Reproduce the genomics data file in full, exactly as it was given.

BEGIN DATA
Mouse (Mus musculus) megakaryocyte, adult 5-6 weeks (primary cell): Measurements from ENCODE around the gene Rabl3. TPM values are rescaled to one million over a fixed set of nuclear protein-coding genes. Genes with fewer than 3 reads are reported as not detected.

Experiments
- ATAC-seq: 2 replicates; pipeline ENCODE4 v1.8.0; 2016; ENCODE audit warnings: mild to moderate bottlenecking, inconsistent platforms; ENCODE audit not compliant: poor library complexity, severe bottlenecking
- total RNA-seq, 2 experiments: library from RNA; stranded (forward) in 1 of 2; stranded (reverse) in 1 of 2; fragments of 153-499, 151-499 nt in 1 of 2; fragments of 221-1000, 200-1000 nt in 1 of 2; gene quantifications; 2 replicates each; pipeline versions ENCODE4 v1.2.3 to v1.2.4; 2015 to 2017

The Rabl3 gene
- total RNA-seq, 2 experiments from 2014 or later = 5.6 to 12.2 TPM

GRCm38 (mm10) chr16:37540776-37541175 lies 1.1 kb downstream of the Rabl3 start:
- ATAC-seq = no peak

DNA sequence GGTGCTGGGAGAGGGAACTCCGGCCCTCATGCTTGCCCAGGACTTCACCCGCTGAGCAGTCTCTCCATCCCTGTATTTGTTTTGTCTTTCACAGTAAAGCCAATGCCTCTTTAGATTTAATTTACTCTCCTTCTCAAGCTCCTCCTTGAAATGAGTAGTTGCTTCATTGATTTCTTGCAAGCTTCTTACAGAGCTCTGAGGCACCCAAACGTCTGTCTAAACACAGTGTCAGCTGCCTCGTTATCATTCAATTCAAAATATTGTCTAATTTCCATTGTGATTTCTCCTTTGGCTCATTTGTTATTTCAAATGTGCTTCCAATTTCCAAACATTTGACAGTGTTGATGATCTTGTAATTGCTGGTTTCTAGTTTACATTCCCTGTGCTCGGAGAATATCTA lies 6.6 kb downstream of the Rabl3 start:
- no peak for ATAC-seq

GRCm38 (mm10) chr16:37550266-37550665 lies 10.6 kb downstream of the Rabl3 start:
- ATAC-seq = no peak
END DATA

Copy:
Mouse (Mus musculus) megakaryocyte, adult 5-6 weeks (primary cell): Measurements from ENCODE around the gene Rabl3. TPM values are rescaled to one million over a fixed set of nuclear protein-coding genes. Genes with fewer than 3 reads are reported as not detected.

Experiments
- ATAC-seq: 2 replicates; pipeline ENCODE4 v1.8.0; 2016; ENCODE audit warnings: mild to moderate bottlenecking, inconsistent platforms; ENCODE audit not compliant: poor library complexity, severe bottlenecking
- total RNA-seq, 2 experiments: library from RNA; stranded (forward) in 1 of 2; stranded (reverse) in 1 of 2; fragments of 153-499, 151-499 nt in 1 of 2; fragments of 221-1000, 200-1000 nt in 1 of 2; gene quantifications; 2 replicates each; pipeline versions ENCODE4 v1.2.3 to v1.2.4; 2015 to 2017

The Rabl3 gene
- total RNA-seq, 2 experiments from 2014 or later = 5.6 to 12.2 TPM

GRCm38 (mm10) chr16:37540776-37541175 lies 1.1 kb downstream of the Rabl3 start:
- ATAC-seq = no peak

DNA sequence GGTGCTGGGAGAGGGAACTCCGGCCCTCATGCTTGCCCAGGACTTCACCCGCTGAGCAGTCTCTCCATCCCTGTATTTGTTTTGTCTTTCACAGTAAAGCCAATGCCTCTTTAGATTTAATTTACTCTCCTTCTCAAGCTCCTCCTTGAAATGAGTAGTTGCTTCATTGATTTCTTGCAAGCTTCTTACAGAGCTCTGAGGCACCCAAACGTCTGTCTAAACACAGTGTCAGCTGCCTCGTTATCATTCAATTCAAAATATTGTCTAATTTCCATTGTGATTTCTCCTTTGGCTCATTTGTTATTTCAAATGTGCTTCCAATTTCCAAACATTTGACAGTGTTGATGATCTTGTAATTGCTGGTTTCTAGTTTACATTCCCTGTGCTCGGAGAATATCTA lies 6.6 kb downstream of the Rabl3 start:
- no peak for ATAC-seq

GRCm38 (mm10) chr16:37550266-37550665 lies 10.6 kb downstream of the Rabl3 start:
- ATAC-seq = no peak